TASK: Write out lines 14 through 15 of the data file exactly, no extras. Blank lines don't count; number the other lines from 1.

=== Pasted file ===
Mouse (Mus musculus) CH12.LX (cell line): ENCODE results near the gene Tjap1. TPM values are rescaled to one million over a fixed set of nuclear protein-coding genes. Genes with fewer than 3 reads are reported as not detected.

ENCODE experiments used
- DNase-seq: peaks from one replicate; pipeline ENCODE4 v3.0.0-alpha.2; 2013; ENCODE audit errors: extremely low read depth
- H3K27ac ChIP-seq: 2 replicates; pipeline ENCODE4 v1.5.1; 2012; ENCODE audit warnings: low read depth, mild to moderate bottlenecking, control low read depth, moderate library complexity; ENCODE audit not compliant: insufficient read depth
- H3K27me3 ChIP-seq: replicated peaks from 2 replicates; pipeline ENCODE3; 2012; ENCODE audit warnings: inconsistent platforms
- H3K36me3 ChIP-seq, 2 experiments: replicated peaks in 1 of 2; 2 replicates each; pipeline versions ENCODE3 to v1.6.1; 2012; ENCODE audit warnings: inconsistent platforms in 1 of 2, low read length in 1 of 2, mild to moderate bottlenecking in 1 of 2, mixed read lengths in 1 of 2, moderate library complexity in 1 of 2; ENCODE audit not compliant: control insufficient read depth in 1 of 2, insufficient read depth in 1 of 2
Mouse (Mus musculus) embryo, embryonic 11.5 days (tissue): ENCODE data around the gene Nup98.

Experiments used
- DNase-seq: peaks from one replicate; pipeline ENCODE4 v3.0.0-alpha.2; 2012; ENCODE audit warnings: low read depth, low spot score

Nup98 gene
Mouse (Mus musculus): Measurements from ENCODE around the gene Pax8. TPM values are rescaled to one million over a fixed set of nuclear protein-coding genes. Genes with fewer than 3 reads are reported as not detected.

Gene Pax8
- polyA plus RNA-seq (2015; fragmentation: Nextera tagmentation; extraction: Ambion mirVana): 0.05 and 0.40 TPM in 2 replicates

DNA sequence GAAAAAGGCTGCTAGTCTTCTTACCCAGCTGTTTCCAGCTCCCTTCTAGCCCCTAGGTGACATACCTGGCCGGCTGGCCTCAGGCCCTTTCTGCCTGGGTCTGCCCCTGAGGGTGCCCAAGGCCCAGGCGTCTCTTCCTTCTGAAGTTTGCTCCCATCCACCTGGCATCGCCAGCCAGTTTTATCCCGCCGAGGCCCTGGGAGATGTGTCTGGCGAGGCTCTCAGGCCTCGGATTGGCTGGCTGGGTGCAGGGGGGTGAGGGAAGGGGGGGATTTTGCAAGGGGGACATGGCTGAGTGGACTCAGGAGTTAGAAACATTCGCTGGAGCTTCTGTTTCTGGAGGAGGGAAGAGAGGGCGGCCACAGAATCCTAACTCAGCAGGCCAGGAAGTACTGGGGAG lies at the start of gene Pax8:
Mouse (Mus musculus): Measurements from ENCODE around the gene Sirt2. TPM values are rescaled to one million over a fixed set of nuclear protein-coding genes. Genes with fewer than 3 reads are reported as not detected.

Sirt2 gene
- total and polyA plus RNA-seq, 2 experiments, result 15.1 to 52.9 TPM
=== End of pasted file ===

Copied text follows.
DNA sequence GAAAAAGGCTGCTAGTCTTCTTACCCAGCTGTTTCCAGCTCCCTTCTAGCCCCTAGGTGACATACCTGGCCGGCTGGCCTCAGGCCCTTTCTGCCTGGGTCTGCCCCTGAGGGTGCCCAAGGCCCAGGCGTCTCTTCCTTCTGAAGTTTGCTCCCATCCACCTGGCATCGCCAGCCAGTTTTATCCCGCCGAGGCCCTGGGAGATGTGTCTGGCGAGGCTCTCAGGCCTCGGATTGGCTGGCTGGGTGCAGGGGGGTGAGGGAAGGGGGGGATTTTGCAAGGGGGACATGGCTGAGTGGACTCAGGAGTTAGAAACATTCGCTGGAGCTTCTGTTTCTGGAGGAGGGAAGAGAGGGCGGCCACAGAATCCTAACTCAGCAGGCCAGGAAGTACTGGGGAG lies at the start of gene Pax8:
Mouse (Mus musculus): Measurements from ENCODE around the gene Sirt2. TPM values are rescaled to one million over a fixed set of nuclear protein-coding genes. Genes with fewer than 3 reads are reported as not detected.